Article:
. So true it was of them what Augustus once said, Cuidam sepulturam petenti respondit, jam illam in volucrum esse poteftate. Suet. c. 13. Nor were they only in the Power of the Fowls of the Air, as Prometheus was, whom they durft not hang too low, left Men should succour him, Šte 78 taruvos reglesov isangwats xen, says Vulcan in Lucian for that Reason; but ordinarily they hung the Cross, that the ravenous Beasts might reach them, as Apuleius describes; Patibuli cruciatum, cum canes & vultures intima protrahunt viscera. t so the Bodies were often left upon the Cross till the Sun and, Rain had putrified and consumed them. As when the Daughter of Polycrates did see her father's face in a Dream, to be washed by Jupiter, and to be anointed by the Sun when he hung upon the Cross
, it was performed. Nouxegéons 3aivaxçepé pele irtlisce πάσαν τ' όψιν η θυμάρος, ελάτο και οι τυ Διός όκως ύoι, έχεiείο και αν τα ηλία ανείς αυτός οκ τ8 σώμα7%- ικμάδα. Herod. Thalia. Of which Tertull
. de Anim. 6.46. Ut cum Polycrati Samio filia crucem profpicit de Solis unguine & lavacro Jovis. And which is farther thus expressed by Valerius Maximus : Putres ejus artus, & tabido cruore manantia membra, atque illam lævam cui Neptunus annulum manu piscatoris reftituerat, fitu marcidam, Samos lætis oculis aspexit, l. 6. c.9. Thus were the Bodies of the Crucified left: ut in fublimi putrescerent. Quid ? Cyrenæum Theodorum Philosophum non ignobilem nonne miramur ? cui cum Lyfimachus Rex crucem minaretur, Iftis, quæso, inquit, ista horribilia minitare purpuratis tuis, Theodori quidem nihil interest humile an sublime putrescat. Cicero, l. 1. Tusc. Quæft. And so they perished, as the Scythians generally did, according to the Description of Silius Italicus, l. 13.
At gente in Scythica fuffixa cadavera truncis
Lenta dies fepelit, putri liquentia tabo. Thus 'whether by the Fowls or Beasts, or by the Injury of Time or Weather, the Flesh of those which were crucified was consumed; as Artemidorus observed, who concluded from thence, that it was bad for the Rich to dream of being crucified: Tες 3 πλυσίες βλάπα" γυμνοί και σαυρών), και τας σάρκας δηλλύεσιν οι σωρωθέντες: Oneirocr. 1.Σ. c.g8. As appeareth by that Relation in Petronius Arbiter: Imperator Provinciæ latrones jussit crucibus affigi-Proxima autem no&e, cum miles qui cruces asservabat nequis ad sepulturam corpora detraheret, o'c. And when that Soldier was absent, Itaque cruciati unius parentes, ut viderunt laxatam custodiam, detraxere nocte pendentem, supremoque mandaverunt officio. Where we see the Soldier set for a guard, and the end of thar cuftodia, which the Gresk Lexicographers do not well confine to the segrownie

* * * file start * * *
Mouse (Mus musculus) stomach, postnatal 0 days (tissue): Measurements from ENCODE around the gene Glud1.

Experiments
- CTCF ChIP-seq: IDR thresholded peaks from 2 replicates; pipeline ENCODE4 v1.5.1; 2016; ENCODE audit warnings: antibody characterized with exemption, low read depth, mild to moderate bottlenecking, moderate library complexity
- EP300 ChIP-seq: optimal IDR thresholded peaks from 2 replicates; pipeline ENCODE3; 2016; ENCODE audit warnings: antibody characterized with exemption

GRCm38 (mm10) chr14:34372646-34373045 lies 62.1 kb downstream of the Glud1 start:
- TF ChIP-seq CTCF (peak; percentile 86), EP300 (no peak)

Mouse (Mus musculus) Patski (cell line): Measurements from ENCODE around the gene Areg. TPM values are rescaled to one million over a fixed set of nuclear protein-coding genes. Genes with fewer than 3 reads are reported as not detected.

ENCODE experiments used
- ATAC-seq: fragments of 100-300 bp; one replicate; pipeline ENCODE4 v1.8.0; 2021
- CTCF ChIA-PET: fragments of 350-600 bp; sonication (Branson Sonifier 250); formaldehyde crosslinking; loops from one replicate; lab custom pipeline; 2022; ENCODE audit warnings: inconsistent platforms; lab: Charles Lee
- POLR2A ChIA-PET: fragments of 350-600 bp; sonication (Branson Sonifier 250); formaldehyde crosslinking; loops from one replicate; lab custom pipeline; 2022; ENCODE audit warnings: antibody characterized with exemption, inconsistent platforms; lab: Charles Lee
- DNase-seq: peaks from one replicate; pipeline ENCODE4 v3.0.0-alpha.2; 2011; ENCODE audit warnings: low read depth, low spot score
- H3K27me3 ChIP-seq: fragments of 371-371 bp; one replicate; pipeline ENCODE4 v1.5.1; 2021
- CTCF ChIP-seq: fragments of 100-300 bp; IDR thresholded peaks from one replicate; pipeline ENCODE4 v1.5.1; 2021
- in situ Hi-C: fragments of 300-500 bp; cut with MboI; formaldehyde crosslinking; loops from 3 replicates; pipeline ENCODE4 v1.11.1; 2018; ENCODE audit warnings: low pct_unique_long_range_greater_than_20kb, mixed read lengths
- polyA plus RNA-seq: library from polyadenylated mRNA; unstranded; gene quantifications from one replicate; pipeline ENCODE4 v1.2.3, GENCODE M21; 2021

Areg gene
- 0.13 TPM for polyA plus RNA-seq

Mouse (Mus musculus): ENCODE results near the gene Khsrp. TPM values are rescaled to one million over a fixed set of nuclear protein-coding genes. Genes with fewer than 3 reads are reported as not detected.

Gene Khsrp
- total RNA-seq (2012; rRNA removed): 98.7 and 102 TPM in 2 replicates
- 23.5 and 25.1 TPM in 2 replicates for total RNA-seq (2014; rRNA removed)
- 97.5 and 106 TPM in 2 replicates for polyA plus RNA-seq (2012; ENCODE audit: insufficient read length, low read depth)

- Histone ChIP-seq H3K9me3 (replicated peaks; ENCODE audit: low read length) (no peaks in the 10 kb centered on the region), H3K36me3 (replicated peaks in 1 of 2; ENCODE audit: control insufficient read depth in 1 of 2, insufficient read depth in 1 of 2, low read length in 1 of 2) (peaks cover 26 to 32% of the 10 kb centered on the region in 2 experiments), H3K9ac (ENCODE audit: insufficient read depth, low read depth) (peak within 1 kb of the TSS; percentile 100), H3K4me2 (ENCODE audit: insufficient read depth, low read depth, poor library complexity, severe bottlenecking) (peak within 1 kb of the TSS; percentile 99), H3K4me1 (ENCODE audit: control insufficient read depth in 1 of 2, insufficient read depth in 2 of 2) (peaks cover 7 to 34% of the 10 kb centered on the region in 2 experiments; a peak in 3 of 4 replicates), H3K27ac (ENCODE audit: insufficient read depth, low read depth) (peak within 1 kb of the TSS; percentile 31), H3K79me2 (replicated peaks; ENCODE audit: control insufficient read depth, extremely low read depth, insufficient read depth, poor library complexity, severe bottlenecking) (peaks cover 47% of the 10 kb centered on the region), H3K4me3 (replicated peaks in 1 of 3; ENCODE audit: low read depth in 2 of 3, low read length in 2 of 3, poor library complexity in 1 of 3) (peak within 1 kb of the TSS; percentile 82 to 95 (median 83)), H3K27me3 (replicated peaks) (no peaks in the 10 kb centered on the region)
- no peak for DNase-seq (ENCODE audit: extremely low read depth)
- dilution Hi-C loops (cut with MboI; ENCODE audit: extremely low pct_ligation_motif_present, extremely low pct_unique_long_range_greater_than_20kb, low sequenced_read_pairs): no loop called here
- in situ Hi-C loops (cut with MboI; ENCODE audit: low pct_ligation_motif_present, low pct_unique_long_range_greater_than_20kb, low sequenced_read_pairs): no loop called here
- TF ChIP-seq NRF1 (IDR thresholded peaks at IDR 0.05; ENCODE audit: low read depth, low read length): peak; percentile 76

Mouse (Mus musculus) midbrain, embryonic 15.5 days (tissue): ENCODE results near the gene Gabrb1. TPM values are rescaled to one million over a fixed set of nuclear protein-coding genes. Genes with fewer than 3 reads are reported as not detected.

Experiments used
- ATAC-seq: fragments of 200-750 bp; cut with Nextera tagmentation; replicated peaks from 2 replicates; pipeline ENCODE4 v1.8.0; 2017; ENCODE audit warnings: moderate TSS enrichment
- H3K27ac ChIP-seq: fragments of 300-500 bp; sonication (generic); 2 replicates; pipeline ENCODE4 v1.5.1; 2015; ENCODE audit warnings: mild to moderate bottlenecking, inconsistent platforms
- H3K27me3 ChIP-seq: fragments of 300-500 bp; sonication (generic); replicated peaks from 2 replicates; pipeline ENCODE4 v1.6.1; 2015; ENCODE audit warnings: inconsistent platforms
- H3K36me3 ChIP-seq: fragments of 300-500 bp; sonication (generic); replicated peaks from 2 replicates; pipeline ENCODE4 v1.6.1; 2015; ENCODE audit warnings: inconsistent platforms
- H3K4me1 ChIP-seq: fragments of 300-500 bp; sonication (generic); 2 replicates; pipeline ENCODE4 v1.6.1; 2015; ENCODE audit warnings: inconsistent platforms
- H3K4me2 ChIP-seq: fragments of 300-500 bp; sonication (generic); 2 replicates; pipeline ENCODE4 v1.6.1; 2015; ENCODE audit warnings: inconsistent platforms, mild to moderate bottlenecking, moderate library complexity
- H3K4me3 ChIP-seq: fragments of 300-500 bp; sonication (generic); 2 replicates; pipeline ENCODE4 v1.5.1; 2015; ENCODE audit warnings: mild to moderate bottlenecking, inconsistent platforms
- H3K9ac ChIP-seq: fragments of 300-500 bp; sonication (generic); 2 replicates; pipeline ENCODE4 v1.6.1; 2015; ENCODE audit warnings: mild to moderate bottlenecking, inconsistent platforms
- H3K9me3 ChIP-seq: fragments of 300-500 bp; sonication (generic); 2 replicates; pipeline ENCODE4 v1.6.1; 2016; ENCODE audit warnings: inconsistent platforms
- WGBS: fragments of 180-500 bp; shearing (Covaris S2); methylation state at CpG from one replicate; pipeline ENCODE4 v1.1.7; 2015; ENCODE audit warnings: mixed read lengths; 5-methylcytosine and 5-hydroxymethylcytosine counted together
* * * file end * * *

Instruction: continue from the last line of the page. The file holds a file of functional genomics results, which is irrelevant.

To decreoinesw irixeiuefe on to keep the Body of him which was crucifed from being buried by his friends. Thus when Cleomenes was dead, his Body was fastned to a Cross (another Example of the ignominy of his punishment) by the command of Ptolemy: Ο 5 Πτολεμαι», ως έγνω ταύτα προσέταξε, το ζωμα τα Κλεομέρες κρεμάσαι καλαβυρσώσαντας. Where sgrucica is again to be observed as taken for evascup woce, for not long after in the same Author it follows, 'oniΓαι, ύσερον ημέραις, οι το Cώμα το Κλεομηγίες άνεσαυρωμένον -αφυλάττοντες είδαν ευμεγέθη δράκοντα τη κεφαλή αιπεπλεμον, και λοκρύπ7ον7α το πρόσωπον, ως μηδέν όρνεον εφίπλεξ (αρκοφάΓον. where we fee a Guard let to keep him from ourial, and the voracious Fowls ready to seize on him, had they not been kept off by a Serpent involving his Head. Thus were soldiers, upon the Crucifixion of any person set as a Guard, i avesanawpelion and puncés70v7es, or ong8v765, & crucem allervantes, viz. ne quis ad sepulturain corpus detraheret.